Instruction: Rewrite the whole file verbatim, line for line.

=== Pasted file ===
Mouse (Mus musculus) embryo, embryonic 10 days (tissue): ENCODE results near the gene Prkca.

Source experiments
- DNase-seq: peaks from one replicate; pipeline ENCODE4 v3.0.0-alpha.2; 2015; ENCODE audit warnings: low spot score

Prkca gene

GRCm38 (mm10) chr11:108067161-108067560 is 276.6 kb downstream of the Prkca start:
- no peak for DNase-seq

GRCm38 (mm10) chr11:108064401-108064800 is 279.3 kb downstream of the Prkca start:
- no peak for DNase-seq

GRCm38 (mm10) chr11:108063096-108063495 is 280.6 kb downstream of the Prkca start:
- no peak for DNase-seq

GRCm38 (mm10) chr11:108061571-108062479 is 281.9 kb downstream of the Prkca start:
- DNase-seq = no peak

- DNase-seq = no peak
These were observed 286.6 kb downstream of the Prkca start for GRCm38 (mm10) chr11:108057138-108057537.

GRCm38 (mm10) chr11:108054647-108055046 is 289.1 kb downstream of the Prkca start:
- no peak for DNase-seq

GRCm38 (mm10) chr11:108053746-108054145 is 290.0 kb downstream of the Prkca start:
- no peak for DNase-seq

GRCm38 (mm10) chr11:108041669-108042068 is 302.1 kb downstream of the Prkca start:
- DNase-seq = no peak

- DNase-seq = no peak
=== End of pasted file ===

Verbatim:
Mouse (Mus musculus) embryo, embryonic 10 days (tissue): ENCODE results near the gene Prkca.

Source experiments
- DNase-seq: peaks from one replicate; pipeline ENCODE4 v3.0.0-alpha.2; 2015; ENCODE audit warnings: low spot score

Prkca gene

GRCm38 (mm10) chr11:108067161-108067560 is 276.6 kb downstream of the Prkca start:
- no peak for DNase-seq

GRCm38 (mm10) chr11:108064401-108064800 is 279.3 kb downstream of the Prkca start:
- no peak for DNase-seq

GRCm38 (mm10) chr11:108063096-108063495 is 280.6 kb downstream of the Prkca start:
- no peak for DNase-seq

GRCm38 (mm10) chr11:108061571-108062479 is 281.9 kb downstream of the Prkca start:
- DNase-seq = no peak

- DNase-seq = no peak
These were observed 286.6 kb downstream of the Prkca start for GRCm38 (mm10) chr11:108057138-108057537.

GRCm38 (mm10) chr11:108054647-108055046 is 289.1 kb downstream of the Prkca start:
- no peak for DNase-seq

GRCm38 (mm10) chr11:108053746-108054145 is 290.0 kb downstream of the Prkca start:
- no peak for DNase-seq

GRCm38 (mm10) chr11:108041669-108042068 is 302.1 kb downstream of the Prkca start:
- DNase-seq = no peak

- DNase-seq = no peak